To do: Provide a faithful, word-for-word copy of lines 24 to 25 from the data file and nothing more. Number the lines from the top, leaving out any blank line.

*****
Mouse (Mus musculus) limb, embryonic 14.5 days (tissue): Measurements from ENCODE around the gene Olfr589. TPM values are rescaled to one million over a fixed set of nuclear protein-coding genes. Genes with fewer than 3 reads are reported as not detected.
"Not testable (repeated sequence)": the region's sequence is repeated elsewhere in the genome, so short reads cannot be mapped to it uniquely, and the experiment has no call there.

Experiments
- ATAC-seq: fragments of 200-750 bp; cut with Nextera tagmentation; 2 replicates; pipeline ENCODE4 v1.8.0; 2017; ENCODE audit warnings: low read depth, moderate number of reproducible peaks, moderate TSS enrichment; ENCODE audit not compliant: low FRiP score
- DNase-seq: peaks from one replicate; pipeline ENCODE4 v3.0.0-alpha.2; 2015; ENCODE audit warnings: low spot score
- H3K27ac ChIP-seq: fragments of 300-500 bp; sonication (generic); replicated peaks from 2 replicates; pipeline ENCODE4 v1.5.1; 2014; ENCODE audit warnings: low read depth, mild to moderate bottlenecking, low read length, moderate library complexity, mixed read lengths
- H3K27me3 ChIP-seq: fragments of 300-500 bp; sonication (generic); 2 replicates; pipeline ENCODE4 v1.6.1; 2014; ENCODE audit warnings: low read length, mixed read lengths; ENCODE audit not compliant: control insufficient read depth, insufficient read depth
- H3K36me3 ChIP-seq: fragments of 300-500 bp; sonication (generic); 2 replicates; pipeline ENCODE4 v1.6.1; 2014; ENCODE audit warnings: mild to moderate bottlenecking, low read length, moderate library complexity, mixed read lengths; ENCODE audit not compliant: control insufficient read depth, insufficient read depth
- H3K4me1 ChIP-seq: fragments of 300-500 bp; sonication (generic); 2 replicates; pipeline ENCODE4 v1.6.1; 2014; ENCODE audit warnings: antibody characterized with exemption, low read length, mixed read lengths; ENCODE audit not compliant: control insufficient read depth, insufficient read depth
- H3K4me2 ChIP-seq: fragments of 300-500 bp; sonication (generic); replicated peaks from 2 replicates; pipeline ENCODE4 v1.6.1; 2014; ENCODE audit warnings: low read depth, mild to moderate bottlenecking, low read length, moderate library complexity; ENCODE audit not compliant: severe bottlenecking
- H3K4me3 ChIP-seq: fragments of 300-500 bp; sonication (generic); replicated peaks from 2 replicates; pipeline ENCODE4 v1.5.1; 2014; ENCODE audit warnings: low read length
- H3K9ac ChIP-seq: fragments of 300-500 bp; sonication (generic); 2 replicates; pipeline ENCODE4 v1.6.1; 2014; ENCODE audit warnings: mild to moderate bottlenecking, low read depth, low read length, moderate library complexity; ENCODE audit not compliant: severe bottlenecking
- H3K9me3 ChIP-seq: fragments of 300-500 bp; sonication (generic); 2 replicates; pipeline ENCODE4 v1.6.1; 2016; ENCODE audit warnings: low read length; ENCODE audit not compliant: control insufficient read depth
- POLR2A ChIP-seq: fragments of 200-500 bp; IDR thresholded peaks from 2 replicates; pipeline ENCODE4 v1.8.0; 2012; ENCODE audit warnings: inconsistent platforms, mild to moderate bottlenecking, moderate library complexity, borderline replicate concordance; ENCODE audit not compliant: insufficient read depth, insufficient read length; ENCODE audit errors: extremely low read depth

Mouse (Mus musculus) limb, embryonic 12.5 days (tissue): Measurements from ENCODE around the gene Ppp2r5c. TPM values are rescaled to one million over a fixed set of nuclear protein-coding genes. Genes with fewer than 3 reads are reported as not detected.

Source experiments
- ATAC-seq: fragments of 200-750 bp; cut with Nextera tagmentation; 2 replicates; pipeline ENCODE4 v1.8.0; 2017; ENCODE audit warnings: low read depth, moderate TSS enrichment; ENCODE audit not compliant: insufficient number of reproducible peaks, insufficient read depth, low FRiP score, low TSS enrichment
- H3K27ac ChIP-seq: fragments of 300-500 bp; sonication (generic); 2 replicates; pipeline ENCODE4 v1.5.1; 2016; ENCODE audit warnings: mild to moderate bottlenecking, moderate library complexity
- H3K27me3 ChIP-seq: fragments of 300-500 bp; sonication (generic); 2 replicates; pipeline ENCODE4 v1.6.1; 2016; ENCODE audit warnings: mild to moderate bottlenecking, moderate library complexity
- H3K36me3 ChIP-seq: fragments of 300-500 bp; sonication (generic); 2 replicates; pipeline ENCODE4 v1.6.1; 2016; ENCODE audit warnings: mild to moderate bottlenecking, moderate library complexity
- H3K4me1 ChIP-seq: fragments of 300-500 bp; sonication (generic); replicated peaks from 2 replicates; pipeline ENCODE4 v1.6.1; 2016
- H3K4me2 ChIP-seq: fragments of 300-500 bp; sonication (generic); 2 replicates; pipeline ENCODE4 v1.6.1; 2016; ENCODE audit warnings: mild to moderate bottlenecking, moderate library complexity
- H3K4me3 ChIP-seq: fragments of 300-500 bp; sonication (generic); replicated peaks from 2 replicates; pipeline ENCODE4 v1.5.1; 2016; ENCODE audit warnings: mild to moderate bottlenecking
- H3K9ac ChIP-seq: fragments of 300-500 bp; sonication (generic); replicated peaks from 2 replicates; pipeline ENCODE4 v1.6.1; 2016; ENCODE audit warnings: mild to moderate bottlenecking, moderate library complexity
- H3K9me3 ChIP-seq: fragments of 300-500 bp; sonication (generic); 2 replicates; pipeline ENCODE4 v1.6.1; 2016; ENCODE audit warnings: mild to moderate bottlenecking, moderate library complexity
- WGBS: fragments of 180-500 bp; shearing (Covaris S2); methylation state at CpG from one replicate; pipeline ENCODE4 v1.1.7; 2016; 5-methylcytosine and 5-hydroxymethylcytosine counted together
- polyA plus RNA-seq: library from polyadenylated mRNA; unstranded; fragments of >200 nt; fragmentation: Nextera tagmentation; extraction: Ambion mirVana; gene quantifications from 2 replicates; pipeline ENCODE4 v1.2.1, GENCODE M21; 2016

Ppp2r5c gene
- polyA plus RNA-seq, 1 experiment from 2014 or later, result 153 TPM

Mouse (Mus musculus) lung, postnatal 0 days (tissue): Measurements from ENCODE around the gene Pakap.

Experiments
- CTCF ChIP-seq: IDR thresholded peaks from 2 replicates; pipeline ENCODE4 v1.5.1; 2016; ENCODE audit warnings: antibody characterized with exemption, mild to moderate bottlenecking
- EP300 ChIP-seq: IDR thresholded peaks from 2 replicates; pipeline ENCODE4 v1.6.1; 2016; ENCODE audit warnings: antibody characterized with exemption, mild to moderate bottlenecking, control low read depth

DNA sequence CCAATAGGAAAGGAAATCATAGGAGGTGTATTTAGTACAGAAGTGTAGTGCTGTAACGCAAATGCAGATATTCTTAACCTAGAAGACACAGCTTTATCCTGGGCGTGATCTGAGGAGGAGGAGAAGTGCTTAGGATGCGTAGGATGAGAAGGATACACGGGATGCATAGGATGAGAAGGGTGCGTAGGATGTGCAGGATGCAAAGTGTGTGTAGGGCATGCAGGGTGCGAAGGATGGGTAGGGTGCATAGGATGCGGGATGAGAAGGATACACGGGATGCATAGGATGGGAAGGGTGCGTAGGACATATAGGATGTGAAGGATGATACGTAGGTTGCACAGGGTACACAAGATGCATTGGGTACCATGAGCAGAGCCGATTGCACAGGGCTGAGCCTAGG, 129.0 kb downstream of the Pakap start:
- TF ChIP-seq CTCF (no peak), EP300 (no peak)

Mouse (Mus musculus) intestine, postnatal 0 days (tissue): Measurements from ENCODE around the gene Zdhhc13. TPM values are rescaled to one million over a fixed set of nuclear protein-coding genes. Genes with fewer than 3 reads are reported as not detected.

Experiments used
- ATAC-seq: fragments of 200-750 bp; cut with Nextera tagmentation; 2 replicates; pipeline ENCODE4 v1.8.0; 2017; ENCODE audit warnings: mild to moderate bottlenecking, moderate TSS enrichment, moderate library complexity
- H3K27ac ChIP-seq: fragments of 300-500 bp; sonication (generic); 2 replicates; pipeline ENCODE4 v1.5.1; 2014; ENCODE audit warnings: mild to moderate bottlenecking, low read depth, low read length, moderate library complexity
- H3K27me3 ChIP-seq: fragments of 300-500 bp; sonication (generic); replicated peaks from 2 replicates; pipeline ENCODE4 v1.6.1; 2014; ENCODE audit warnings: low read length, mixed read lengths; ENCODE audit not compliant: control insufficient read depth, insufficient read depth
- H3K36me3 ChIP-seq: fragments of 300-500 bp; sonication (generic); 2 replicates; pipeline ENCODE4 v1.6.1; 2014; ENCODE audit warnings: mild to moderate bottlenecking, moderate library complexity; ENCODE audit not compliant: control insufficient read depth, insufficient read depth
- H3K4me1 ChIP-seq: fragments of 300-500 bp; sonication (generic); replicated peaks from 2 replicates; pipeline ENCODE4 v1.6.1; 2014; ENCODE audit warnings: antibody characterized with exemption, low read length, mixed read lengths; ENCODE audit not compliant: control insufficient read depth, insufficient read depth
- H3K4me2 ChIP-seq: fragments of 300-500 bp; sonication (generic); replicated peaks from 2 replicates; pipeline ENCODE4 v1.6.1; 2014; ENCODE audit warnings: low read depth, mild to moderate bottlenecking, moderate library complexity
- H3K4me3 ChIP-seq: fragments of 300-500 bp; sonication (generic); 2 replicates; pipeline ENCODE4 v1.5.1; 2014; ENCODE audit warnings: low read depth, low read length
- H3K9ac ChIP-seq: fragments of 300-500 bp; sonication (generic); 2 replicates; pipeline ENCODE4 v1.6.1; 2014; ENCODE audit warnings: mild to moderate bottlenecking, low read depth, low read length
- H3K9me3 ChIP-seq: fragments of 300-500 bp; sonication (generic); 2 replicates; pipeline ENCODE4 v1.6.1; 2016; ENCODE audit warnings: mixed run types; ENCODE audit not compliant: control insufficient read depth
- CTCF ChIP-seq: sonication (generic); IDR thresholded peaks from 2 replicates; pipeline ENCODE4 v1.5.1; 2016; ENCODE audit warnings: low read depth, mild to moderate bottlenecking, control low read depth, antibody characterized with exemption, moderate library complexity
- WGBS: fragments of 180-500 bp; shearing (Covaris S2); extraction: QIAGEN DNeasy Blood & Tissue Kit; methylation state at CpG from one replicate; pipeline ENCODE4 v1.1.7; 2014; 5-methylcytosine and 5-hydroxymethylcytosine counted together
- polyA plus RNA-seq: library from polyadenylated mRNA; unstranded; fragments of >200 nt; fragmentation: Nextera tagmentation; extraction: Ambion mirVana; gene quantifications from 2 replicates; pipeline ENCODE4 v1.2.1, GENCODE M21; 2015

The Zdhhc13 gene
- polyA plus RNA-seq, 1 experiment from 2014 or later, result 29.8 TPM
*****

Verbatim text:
- H3K9ac ChIP-seq: fragments of 300-500 bp; sonication (generic); replicated peaks from 2 replicates; pipeline ENCODE4 v1.6.1; 2016; ENCODE audit warnings: mild to moderate bottlenecking, moderate library complexity
- H3K9me3 ChIP-seq: fragments of 300-500 bp; sonication (generic); 2 replicates; pipeline ENCODE4 v1.6.1; 2016; ENCODE audit warnings: mild to moderate bottlenecking, moderate library complexity